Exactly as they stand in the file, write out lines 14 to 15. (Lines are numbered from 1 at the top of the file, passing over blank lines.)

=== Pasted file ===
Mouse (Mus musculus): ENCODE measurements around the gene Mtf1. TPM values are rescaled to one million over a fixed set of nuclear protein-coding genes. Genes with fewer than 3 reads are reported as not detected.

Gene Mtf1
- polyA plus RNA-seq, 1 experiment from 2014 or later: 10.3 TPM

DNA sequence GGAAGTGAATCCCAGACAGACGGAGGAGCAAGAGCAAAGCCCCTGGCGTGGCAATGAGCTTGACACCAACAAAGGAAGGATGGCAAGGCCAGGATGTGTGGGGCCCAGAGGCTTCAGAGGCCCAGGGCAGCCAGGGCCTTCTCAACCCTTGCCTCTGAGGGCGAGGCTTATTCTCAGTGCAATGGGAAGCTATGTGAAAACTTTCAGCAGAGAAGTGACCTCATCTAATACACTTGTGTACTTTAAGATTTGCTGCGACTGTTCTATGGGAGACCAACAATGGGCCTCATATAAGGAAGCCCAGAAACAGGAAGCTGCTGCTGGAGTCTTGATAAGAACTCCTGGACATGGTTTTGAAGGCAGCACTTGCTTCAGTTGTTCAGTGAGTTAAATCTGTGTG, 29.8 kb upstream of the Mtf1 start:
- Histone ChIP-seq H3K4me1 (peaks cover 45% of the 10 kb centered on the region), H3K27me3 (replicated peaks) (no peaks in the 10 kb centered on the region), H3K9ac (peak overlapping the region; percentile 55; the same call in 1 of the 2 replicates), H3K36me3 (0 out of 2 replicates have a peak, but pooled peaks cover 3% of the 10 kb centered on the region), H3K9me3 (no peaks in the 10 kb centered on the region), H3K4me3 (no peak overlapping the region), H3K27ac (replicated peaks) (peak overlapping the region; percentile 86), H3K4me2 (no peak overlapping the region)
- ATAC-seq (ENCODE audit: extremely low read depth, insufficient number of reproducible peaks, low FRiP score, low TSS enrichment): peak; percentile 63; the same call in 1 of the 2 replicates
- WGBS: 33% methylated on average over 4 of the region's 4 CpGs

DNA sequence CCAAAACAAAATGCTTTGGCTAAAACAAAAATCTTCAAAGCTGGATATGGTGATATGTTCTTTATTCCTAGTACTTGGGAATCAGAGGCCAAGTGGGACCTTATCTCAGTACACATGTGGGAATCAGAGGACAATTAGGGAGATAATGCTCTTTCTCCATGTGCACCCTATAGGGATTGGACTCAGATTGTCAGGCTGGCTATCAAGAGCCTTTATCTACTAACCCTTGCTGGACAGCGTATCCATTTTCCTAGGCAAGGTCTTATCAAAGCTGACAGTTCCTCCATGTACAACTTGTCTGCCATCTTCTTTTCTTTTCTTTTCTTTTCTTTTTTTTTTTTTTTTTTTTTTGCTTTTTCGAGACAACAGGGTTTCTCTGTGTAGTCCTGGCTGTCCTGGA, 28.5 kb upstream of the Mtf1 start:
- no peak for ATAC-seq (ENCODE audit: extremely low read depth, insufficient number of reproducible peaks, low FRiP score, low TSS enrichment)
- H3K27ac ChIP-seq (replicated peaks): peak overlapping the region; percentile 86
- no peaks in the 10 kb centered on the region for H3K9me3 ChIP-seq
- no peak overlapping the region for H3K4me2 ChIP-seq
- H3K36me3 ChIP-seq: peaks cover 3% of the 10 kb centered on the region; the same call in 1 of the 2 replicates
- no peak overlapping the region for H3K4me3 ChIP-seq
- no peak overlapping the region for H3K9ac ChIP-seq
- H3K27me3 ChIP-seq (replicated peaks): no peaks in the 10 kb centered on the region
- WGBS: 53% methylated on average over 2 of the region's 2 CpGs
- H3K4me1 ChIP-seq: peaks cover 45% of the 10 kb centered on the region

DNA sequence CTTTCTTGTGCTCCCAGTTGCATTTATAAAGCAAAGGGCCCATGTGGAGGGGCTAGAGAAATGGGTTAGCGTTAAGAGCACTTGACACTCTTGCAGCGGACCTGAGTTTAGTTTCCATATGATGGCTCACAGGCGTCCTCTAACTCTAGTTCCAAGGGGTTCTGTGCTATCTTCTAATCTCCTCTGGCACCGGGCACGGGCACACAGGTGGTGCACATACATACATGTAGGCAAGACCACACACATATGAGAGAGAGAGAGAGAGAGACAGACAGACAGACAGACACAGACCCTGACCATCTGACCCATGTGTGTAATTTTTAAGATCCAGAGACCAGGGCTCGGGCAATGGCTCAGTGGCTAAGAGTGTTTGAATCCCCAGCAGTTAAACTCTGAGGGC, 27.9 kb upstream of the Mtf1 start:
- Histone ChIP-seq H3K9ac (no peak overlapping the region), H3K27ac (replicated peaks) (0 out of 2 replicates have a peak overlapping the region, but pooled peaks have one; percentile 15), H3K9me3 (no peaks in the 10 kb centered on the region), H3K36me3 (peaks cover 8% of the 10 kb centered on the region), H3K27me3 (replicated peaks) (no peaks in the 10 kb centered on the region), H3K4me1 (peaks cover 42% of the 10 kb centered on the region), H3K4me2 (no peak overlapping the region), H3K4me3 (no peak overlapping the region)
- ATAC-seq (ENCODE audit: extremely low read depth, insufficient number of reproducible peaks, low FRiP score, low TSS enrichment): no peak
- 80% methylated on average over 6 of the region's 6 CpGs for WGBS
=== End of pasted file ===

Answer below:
- no peak overlapping the region for H3K4me3 ChIP-seq
- no peak overlapping the region for H3K9ac ChIP-seq